By Stephanie Camins – MA, LPC
According to the Anxiety and Depression Association of America (ADAA), anxiety disorders are the most common mental illness in the U.S., affecting 40 million adults in the United States age 18 and older, or 18.1% of the population every year. Anxiety disorders are highly treatable, yet only 36.9% of those suffering receive treatment.
The incidence of anxiety has risen significantly over the last few decades. Anxiety has a serious impact on our health, relationships and work performance. As a specialist in anxiety therapy in Denver for nearly two decades, I have helped thousands of people release negative thinking and emotions and reclaim a sense of balance and happiness in their lives.
Types of counseling for anxiety
Anxiety counseling will help you to identify your anxiety triggers and learn evidenced-based strategies to undo negative thinking, calm your emotional reactions, and make healthy choices in your life. My approach to anxiety counseling is built on the foundation of understanding our interpersonal neurobiology in implementing well-researched modalities including, Cognitive Behavioral Therapy (CBT), Eye Movement Desensitization and Reprocessing (EMDR), and Hypnotherapy.
How does anxiety counseling work?
Anxiety counseling begins with identifying the foundations of your anxiety.
What triggers your anxiety?
Is it situations, people, particular relationships, a past traumatic event, a feeling, or maybe a perpetual cycle of negative thoughts about others or even yourself?
What is your experience of anxiety?
Do your thoughts race, do you feel out of control, do you question everything you say or do in a social situation? Does your heart rate increase or maybe you feel ‘hot under the collar’? Do you focus on all the negative, interpreting a never-ending pattern of defeat? Do you tend to plan for the worst?
In what situations do you feel the highest anxiety?
In what situations do you feel no anxiety?
We will then work together to determine the course of action that best fits your experience and circumstance. Anxiety treatment is not one size fits all. I will work closely with you to address all areas of concern and help you to improve your health, your relationships, and your work performance.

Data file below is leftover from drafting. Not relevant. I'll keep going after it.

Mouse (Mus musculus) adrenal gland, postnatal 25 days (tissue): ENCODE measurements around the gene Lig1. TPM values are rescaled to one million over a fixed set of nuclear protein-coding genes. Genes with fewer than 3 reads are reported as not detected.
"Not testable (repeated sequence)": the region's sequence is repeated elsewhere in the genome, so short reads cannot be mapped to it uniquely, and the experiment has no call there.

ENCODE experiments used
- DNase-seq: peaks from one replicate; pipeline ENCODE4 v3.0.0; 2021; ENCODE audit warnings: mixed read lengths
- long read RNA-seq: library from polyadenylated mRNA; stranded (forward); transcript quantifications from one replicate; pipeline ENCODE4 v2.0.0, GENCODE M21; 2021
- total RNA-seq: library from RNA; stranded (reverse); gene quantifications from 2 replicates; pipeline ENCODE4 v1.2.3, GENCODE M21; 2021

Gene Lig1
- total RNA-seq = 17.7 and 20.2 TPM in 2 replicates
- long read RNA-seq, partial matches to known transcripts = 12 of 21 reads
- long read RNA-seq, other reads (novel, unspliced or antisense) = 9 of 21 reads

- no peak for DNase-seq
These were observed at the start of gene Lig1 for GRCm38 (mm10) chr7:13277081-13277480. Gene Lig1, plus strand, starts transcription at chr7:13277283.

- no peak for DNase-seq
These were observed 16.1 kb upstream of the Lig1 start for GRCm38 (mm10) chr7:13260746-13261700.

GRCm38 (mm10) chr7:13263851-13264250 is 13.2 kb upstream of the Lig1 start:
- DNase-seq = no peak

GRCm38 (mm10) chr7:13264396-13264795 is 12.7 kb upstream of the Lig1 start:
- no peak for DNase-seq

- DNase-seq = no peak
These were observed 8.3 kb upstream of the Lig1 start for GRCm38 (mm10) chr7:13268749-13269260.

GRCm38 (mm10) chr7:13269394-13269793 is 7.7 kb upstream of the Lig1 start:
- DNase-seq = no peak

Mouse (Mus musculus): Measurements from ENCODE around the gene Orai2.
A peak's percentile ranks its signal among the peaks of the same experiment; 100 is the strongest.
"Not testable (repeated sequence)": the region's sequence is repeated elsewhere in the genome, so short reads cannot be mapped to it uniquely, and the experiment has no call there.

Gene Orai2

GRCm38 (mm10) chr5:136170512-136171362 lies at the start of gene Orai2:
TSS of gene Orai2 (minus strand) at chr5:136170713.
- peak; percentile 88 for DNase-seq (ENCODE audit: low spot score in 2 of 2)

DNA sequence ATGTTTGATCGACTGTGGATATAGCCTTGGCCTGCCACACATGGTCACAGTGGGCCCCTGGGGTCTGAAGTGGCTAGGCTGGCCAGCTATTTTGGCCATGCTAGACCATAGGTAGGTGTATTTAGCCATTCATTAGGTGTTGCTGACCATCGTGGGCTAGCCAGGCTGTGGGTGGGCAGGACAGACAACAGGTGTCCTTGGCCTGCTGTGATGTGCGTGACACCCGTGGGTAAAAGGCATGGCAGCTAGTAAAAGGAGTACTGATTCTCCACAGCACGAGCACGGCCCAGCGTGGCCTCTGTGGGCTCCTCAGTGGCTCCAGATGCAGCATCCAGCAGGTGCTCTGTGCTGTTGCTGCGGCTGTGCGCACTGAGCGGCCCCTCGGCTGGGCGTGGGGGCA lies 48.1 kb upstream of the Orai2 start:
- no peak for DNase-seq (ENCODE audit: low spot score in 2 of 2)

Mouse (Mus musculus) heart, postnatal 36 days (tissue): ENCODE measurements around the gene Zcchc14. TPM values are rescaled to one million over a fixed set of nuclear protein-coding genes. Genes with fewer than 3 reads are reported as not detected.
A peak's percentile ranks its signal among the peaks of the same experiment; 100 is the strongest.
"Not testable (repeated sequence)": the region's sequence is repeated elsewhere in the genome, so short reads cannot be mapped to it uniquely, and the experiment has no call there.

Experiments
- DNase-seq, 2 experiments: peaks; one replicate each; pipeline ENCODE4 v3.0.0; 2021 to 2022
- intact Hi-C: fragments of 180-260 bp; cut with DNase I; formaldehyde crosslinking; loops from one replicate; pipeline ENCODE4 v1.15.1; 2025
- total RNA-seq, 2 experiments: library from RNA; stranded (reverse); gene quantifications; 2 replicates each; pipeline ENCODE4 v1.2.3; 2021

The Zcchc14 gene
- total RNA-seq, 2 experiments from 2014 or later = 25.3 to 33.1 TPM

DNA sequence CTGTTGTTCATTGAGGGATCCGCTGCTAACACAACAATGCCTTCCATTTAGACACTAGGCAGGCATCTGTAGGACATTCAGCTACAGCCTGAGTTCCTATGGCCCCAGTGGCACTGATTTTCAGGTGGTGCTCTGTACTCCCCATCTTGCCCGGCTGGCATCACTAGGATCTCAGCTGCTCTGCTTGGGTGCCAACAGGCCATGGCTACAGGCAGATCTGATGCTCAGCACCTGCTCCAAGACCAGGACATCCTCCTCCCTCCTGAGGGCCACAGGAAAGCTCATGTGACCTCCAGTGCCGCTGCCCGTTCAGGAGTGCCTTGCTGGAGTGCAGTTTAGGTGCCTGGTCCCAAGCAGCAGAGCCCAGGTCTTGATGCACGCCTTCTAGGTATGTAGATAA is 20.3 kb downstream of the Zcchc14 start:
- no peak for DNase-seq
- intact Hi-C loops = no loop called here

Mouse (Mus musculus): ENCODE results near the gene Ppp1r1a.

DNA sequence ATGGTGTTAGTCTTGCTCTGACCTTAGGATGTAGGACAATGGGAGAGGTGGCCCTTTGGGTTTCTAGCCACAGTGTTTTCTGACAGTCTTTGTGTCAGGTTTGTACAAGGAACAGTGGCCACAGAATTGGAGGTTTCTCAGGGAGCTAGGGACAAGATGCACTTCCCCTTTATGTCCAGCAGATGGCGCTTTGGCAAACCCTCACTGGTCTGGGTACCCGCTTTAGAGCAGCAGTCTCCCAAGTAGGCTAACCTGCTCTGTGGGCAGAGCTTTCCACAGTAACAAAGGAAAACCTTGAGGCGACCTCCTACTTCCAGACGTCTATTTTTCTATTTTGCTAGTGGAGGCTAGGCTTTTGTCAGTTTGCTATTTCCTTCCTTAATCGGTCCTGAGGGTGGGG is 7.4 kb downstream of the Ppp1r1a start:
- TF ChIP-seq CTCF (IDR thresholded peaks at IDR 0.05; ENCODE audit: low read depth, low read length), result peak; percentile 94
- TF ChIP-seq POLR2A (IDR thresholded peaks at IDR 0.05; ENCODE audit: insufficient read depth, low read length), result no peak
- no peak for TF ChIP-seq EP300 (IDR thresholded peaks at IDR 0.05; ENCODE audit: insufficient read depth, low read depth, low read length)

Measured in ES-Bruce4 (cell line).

Types of Anxiety
- Social anxiety
- Generalized anxiety
- Performance Anxiety
- Panic Attacks
Common Symptoms of Anxiety
Anxiety symptoms range from person to person and also vary in intensity. Symptoms can be physical, mental, emotional or any combination thereof. Examples of physical or body-based symptoms include racing heart, sweating, shaking, shallow breathing, tingling in fingers, restlessness, or difficulty sleeping. Mental or cognitive symptoms include racing thoughts, irrational or distorted thoughts such as all or nothing thinking, catastrophizing, focusing on the worst outcome, self-disparaging thinking, or difficulty concentrating. Emotional symptoms involve excessive worry, fear, irritability, frustration, depression, isolation, feeling overwhelmed, and helplessness.
Where does anxiety come from?
Anxiety is our brain’s response to perceived threats. Information from our environment is taken in, filtered, and processed in the appropriate areas when we are calm, and all is well in our world. In the case of anxiety, the incoming information is perceived as threatening and sent to our limbic system which is our brain’s alarm system. In this state of hyper-arousal, our brain is not able to effectively process information. We have tripped our fight, flight, or freeze system.
If you have anxiety problems, your system can be habitually in this state which causes issues with multiple systems in the brain and nervous system. Stress and anxiety are a leading cause of many health issues.
Understanding your brain’s response to anxiety will help you take control of your responses to your thoughts, feelings and experiences.